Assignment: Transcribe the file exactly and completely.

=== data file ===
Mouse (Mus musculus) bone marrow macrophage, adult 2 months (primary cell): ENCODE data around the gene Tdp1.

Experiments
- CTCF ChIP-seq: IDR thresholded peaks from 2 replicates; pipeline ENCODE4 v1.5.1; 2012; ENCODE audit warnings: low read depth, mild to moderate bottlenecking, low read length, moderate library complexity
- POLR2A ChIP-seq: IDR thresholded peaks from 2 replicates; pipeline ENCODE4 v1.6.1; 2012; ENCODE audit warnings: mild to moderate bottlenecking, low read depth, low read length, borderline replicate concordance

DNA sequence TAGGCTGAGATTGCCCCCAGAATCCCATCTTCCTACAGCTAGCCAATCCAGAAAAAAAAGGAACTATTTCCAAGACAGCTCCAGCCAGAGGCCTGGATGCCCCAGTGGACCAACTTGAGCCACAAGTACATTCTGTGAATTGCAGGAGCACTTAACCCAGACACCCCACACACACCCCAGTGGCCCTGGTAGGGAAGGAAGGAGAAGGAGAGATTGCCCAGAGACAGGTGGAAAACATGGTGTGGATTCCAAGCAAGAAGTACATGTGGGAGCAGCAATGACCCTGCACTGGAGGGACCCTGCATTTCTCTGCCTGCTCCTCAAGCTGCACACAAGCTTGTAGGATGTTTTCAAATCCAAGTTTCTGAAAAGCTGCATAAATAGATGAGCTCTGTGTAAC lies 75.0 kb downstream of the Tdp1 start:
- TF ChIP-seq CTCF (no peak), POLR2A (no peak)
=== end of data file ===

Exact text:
Mouse (Mus musculus) bone marrow macrophage, adult 2 months (primary cell): ENCODE data around the gene Tdp1.

Experiments
- CTCF ChIP-seq: IDR thresholded peaks from 2 replicates; pipeline ENCODE4 v1.5.1; 2012; ENCODE audit warnings: low read depth, mild to moderate bottlenecking, low read length, moderate library complexity
- POLR2A ChIP-seq: IDR thresholded peaks from 2 replicates; pipeline ENCODE4 v1.6.1; 2012; ENCODE audit warnings: mild to moderate bottlenecking, low read depth, low read length, borderline replicate concordance

DNA sequence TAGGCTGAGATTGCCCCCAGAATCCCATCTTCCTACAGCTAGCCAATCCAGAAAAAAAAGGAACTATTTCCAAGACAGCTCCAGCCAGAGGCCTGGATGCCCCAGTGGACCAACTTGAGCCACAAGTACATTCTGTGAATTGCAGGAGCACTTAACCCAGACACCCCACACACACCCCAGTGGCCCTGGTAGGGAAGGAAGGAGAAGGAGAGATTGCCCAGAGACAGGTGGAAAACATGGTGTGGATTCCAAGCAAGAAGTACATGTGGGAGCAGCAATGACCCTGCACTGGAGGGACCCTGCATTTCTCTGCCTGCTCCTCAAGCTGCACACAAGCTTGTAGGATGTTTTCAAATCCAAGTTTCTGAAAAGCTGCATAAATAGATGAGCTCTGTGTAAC lies 75.0 kb downstream of the Tdp1 start:
- TF ChIP-seq CTCF (no peak), POLR2A (no peak)